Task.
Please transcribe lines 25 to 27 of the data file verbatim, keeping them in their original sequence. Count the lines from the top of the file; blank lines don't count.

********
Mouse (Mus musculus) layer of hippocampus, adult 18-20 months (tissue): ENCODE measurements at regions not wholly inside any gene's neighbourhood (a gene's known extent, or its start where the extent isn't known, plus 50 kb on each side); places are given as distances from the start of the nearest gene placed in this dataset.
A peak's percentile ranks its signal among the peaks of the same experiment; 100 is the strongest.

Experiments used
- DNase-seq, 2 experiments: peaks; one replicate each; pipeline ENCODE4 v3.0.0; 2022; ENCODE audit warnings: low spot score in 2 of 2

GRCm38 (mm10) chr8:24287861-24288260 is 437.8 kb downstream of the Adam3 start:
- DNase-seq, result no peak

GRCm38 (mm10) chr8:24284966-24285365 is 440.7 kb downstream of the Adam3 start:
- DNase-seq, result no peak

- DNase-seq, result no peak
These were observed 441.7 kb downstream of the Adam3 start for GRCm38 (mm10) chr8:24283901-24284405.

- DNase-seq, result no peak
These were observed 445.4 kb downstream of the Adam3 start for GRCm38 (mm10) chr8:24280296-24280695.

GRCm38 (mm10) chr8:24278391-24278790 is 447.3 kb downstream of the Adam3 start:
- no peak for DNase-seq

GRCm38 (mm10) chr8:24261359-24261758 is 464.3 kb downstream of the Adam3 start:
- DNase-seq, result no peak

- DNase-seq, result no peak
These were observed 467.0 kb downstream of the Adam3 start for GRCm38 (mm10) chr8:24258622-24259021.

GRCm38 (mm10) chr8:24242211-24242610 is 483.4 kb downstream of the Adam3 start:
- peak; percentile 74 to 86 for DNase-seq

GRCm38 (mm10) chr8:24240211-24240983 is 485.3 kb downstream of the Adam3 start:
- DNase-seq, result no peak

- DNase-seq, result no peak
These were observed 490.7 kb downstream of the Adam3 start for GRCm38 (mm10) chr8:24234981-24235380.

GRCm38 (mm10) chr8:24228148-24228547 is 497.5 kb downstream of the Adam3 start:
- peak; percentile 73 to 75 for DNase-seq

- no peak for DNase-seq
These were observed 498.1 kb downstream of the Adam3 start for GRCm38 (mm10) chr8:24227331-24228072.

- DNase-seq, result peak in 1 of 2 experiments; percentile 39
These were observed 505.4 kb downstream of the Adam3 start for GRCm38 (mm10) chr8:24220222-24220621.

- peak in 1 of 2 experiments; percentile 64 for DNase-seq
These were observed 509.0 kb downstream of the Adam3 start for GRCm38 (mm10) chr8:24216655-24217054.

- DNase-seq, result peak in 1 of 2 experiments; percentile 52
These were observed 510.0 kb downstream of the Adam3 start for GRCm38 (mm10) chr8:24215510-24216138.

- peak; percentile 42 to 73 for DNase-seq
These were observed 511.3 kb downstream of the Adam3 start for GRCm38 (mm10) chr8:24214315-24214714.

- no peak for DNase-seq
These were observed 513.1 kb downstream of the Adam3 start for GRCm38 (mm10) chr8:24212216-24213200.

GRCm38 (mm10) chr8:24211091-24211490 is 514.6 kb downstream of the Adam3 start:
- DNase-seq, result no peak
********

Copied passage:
GRCm38 (mm10) chr8:24228148-24228547 is 497.5 kb downstream of the Adam3 start:
- peak; percentile 73 to 75 for DNase-seq

- no peak for DNase-seq